First aired on Q (04/13/11)
If advertisements are any indication, old age is looking pretty darn good these days. Free from the burdens of work and at-home children, life after 65 can seem a lot more fun than the harried days of youth. There's time to travel, run on the beach, date, even paraglide, all with the same vim and vigour of your 40s and 50s.
But according to Susan Jacoby, that's a big fat lie — an empty, misleading promise that doesn't include the less-appealing realities of getting older.
"Most of this glorification of the new old age is about people who are in their relatively very healthy, vigorous 60s and 70s," Jacoby explained in a recent interview on Q. "What happens if you live into your mid-80s [...] is that an increasing number of health problems and financial problems make your life very different than in the 60s and 70s."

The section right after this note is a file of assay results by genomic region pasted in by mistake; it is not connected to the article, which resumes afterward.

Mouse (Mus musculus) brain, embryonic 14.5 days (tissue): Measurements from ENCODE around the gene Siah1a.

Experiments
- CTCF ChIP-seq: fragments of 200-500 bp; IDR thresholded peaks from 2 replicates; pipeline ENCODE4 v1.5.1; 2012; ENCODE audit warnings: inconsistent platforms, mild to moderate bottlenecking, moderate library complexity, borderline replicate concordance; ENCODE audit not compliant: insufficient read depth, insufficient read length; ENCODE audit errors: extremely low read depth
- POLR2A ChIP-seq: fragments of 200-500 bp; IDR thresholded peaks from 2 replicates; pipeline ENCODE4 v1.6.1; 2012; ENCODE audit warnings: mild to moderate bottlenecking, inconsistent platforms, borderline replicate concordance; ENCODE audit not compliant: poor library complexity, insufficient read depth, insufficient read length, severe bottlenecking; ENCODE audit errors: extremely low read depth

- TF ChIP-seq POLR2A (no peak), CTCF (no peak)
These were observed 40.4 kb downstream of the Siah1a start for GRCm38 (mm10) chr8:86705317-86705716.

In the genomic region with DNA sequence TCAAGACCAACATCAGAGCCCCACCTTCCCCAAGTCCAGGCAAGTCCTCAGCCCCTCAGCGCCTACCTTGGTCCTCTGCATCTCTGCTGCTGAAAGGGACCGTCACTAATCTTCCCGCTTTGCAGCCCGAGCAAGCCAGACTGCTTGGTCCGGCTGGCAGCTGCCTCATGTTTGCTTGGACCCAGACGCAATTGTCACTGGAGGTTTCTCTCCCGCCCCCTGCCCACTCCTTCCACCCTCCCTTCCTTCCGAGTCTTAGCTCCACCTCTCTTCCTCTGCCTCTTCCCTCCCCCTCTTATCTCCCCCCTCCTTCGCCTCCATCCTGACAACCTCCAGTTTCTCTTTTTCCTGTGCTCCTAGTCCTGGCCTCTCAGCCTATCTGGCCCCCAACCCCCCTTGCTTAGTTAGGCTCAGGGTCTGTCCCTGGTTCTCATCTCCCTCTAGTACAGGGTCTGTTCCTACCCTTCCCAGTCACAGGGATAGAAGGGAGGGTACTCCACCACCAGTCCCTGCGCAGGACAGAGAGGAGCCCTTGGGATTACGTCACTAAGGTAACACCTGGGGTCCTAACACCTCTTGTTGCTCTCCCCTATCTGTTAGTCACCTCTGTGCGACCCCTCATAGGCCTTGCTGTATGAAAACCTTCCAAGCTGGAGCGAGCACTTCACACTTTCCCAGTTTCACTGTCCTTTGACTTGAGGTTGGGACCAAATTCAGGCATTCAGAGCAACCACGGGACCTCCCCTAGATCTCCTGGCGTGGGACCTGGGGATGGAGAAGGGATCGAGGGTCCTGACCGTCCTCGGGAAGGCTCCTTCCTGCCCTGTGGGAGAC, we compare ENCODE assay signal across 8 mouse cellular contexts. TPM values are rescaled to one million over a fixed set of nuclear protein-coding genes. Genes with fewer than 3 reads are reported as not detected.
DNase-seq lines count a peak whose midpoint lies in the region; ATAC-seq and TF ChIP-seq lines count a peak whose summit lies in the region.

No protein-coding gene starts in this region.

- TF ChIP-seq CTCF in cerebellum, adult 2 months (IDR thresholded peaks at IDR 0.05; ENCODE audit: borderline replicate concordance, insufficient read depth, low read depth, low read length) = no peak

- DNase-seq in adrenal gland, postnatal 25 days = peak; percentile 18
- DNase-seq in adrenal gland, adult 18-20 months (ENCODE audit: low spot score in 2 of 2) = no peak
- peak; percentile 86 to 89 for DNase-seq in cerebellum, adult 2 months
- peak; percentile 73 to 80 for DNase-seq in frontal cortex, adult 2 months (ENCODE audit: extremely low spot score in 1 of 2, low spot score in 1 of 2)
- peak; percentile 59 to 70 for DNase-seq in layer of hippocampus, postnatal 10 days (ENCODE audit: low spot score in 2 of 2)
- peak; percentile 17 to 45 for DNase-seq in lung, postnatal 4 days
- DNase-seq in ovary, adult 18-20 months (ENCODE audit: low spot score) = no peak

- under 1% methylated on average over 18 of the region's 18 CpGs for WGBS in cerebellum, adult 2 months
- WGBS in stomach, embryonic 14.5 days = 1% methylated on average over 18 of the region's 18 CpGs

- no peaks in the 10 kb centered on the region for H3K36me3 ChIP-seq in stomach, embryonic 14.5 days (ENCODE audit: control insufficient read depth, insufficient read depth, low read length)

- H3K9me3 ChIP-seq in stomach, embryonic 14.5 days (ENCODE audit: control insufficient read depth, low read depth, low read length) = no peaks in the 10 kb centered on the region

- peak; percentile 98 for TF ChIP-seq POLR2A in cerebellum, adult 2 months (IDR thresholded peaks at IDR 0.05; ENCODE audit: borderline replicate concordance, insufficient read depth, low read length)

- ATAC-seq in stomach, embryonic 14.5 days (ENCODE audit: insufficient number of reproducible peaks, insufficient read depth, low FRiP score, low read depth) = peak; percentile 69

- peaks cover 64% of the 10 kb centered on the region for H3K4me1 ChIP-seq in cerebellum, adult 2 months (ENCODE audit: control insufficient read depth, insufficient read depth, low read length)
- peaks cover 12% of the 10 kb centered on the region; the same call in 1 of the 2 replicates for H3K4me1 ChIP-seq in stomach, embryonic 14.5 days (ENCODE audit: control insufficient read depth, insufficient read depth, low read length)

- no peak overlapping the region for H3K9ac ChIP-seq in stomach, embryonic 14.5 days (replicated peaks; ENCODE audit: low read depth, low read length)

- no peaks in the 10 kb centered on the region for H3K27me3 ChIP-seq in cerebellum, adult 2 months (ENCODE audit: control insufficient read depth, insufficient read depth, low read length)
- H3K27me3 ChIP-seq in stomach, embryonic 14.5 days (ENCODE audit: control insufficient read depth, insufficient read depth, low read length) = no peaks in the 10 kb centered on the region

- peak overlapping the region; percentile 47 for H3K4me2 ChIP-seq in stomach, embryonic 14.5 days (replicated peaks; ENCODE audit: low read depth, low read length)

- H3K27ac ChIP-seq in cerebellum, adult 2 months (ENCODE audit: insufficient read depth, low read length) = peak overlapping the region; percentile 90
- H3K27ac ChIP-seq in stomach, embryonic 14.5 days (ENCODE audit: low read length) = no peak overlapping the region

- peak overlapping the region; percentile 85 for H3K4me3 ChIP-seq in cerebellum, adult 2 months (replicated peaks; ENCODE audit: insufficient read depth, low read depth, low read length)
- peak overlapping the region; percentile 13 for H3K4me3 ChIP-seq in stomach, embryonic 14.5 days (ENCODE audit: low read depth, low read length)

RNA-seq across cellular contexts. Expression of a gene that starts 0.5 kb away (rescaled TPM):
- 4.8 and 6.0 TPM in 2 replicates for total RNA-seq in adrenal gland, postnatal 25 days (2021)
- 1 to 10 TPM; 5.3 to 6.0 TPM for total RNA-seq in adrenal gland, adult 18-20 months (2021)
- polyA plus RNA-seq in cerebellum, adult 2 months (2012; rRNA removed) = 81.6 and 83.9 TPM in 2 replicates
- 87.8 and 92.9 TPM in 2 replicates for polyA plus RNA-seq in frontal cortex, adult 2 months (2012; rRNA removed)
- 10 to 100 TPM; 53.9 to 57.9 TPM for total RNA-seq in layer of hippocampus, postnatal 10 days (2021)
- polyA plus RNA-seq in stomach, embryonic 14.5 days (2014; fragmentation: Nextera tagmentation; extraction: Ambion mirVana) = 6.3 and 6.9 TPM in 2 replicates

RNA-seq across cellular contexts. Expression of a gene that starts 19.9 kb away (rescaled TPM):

In her new book Never Say Die: The Myth and Marketing of the New Old Age, Jacoby takes on the rhetoric and presents a portrait of advanced old age that is not quite so glossy and picture-perfect. There are many things about aging today that are better than 50 years ago, blood pressure drugs, for example. But there is no salve, serum or low-calorie diet that can prevent or treat dementia. And the cost of living well in your 80s or 90s is something our social security plans and retirement savings simply weren't designed for.
The idea of 90 as the new 50 is nothing more than an elaborate marketing ploy, Jacoby says. It's a way to sell "age-defying" products from face creams to fitness equipment to aging boomers who are eager to lap up the message: work out, eat well, moisturize and win the prize of extended youth. The problem is, Jacoby points out, you can't cheat the clock.
"Old age is something you can't defy. You can live it as well as you can — exercising, eating well, keeping your mind active as long as possible — but that won't help you if you fall in the unlucky number of people who simply get worse physically as they get older."